Pink slip travelers? Furlough tourists? Jobless vacationers? Call them what you will, they are a surprising new target for travel bargains aimed at the unemployed, the furloughed and jittery workers fearful of being laid off.
Discounts are nothing new during tough economic times, but airlines, hotels, resorts and other tourism merchants are going a step further, exploring a market long considered tough to crack.
The deals began to surface in February with offers by JetBlue Airways and a British airline to refund fares for travelers who had recently been laid off. Since then, other businesses have jumped in with discounted ski lift tickets for furloughed California state employees, free hotel stays for recently laid-off workers and "job loss" insurance for cruise passengers.
Analysts and travel industry officials say the special discounts and other super-low travel deals may not generate a big enough uptick in revenue needed to pull the struggling travel industry out of the recession-fueled funk of the last year or so. But the deals, they say, may help ease the pain for travelers who would otherwise stay close to home and may help travel merchants struggling to fill empty hotel rooms, cruise ships and jetliners.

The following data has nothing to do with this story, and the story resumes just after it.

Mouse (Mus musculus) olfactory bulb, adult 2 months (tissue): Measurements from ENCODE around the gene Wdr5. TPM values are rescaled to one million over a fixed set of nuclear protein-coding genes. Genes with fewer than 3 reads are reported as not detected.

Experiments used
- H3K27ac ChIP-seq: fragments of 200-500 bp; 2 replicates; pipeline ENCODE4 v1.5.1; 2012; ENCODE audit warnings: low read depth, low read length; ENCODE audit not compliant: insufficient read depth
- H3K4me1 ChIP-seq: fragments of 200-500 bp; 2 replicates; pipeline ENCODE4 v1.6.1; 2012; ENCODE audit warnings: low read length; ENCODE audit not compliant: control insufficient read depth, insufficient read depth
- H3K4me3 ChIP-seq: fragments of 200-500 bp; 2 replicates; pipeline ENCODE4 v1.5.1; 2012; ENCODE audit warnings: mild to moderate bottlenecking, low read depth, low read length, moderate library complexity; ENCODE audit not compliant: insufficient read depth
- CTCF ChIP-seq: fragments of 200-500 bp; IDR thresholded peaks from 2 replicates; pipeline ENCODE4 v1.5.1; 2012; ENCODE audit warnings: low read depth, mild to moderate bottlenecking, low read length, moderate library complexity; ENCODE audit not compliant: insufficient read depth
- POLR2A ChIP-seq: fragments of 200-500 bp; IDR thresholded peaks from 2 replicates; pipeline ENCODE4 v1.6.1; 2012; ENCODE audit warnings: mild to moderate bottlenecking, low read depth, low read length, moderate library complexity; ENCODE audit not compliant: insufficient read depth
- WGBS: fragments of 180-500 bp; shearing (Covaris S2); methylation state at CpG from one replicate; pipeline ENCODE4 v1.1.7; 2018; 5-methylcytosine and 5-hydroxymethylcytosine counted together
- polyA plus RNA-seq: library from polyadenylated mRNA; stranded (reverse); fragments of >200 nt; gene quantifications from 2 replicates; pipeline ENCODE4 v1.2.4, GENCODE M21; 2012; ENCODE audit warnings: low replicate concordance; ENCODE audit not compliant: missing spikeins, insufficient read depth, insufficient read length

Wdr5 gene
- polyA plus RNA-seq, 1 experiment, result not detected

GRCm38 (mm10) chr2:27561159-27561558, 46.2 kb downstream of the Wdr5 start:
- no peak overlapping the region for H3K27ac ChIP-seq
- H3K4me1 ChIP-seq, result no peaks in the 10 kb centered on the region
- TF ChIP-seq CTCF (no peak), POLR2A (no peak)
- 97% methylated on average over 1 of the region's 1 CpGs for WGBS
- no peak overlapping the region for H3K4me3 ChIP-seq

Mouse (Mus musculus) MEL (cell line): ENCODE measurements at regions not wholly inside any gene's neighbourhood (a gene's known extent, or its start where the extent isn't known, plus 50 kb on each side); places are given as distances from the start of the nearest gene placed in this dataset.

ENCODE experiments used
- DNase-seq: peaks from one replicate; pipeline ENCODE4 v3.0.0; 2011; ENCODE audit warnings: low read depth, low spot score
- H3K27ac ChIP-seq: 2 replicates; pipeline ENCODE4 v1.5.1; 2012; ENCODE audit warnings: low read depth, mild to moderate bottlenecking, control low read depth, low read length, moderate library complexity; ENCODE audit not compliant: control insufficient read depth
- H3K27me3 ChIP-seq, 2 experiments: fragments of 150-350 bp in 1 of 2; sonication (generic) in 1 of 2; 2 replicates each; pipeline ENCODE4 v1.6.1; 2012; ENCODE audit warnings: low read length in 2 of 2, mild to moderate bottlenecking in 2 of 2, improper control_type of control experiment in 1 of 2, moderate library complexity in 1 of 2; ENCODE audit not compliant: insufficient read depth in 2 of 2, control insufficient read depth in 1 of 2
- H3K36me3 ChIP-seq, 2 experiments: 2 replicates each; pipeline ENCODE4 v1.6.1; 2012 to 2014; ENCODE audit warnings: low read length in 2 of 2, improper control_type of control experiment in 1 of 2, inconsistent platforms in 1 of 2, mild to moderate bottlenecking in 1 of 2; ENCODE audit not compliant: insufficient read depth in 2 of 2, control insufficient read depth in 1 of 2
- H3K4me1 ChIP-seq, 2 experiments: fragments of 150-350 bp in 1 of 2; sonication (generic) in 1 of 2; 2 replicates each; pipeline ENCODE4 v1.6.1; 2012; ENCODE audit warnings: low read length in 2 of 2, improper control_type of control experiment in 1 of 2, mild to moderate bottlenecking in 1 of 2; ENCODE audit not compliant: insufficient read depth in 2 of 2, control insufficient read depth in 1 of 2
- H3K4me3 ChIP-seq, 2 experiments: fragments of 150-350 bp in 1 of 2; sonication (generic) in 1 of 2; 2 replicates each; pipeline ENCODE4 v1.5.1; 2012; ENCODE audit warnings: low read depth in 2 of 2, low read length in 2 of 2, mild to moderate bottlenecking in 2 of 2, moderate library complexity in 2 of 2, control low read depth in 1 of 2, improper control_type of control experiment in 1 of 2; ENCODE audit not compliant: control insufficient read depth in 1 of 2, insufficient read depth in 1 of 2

"Everyone wins," said Roger Dow, president and chief executive of the U.S. Travel Association, a national nonprofit umbrella group for the industry. "Is it the magic bullet that will turn things around for the industry? Maybe not, but it's a very nice step."
Deals for laid-off workers got under way after automaker Hyundai began its assurance program in January. Under the Hyundai deal, a car buyer who loses his or her job within 12 months of buying a car can return the vehicle to the dealership.
CruiseOne and Cruises Inc., a leading network of cruise retailers, borrowed the idea directly from Hyundai and announced in February the CruiseAssurance plan. The plan gives customers who book a cruise the option of canceling at any time, even during the cruise, if they are laid off.
Steven Hattem, vice president of marketing for the sister companies, said he believes the deal will give travelers peace of mind when considering whether to take a cruise vacation.
"With this, consumers can truly make a decision without the concern, 'Will I have a job or not?' " he said.
Companies that offer hotel deals for laid-off workers say the idea is not as crazy as it sounds. After all, a worker who has been laid off has the free time to take a longer vacation, they argue. Plus, a vacation may be just what a burned-out worker needs before finding a new job, they add.
"Lots of people get laid off with severance packages, so they have money," said Will Candis, a spokesman for Recreo Costa Rica, a luxury villa resort in Costa Rica that is offering a free night stay for recently laid off workers who book four nights. "It may seem self-indulgent, but vacations are very rejuvenating."Copyright © 2015, The Baltimore Sun